LIBYA: ‘V’ PROFILE COMING FOR OIL PRICES?
March 28, 2011 By 1,540 Comments
21st Century Wire
By Andrew McKillop
March 28, 2011
Coalition bombing in Libya has transformed the prospects for embattled insurgents, now sweeping further and further west from their Benghazi stronghold. Likely ground support, or at least weapons supply and military specialist manpower from the coalition can speed the coming encirclement and defeat of the Gaddafi regime, in its Tripoli heartland.
As Gaddafi loses ground, oil prices should slide and set to a V-profile in forward trading, with the rebound leg coming after the sequels of Libyan regime change are better mapped. Oil forwards, already softening this week from a mix of other factors, may show a sharp downward blip, perhaps trimming prices for US WTI to the key $99/bbl psychological price level, below which support can weaken through a range of up to 10 dollars on continuing bearish sentiment. The pace of events in Libya and ground advance by the insurgents will fix the time interval for this price strategy.
Countervailing trend across the Sarab world, especially the Middle East can include heightened tension in Bahrain, Yemen, Syria and Jordan. Any overflow to street protest in Saudi Arabia can only be oil price positive.
JAPAN RUNS BOTH WAYS
To the extent Japan can manage and sustain national reponse to the twin disasters of massive tsunami damage and nuclear meltdown, or near-nuclear meltdown at its Fukushima 6-reactor complex, Japan’s role as third biggest oil importer in the world will always tend to lift oil prices. But if the nuclear disaster becomes a multiple-Chernobyl leading to accelerated decentralization and population reduction of Tokyo and its region – long planned and discussed at cabinet level but never moved to application – the bets are off for Japan quickly racking up its oil import demand. Sombre scenarios are now on the Web for what happens if the world’s third biggest economy goes into something a lot worse than recession.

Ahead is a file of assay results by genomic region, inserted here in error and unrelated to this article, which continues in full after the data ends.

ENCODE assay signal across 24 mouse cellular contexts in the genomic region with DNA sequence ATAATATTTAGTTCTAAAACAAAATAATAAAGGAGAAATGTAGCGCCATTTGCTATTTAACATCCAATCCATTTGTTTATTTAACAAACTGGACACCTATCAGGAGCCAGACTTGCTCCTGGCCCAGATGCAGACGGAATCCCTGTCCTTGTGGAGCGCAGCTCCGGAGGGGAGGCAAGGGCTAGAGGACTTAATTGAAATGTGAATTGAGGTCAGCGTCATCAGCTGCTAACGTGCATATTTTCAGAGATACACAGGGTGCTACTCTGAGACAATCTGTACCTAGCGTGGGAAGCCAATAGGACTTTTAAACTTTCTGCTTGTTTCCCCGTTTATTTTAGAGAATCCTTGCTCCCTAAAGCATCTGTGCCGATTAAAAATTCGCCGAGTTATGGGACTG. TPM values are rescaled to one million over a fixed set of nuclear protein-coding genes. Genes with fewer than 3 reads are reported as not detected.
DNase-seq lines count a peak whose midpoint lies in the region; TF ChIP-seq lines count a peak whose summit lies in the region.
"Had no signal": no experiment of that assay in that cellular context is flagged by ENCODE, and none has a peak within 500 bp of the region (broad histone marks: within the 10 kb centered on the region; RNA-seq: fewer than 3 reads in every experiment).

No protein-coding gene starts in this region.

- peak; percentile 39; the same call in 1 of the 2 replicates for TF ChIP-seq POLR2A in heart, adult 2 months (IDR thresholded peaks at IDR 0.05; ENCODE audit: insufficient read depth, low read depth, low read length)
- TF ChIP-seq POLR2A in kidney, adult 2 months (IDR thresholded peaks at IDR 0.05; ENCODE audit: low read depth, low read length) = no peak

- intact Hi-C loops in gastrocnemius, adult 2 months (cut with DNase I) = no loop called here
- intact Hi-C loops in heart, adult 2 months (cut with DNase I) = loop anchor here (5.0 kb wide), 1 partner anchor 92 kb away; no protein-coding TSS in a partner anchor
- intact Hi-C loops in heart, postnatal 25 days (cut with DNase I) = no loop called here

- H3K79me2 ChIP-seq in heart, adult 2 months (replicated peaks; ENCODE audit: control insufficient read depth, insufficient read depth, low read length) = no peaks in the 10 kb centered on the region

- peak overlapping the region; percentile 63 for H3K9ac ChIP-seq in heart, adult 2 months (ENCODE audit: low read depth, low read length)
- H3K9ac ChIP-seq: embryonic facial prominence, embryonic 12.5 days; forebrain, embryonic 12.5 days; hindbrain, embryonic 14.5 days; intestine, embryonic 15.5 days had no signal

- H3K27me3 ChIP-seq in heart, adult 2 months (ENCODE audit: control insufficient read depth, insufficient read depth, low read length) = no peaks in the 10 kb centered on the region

Oil is not favoured in that sombre scenario – but the food commodities are. Japan’s need to import food will stay strong under any hypothesis, any scenario and nuclear disaster wiping out as much as 20 000 square kilometres of food producing areas can only, and powerfully reinforce that analysis.
This generates a two way oil-and-soft commodities strategy for generating investor value, with a strong focus on the best crossover soft commodities. These are provided by sugar and the major traded vegetable oils, palm and soy. Both have considerable upside potential at this time, with sugar being exposed through its close correlation with petroleum oil to the largest predictable range of price movement in the coming few weeks. Sugar prices may grow by large amounts from this week’s price range, attain a peak, and fall with oil, while palm and soy oil are likely to show sustained price appreciation in choppy trading.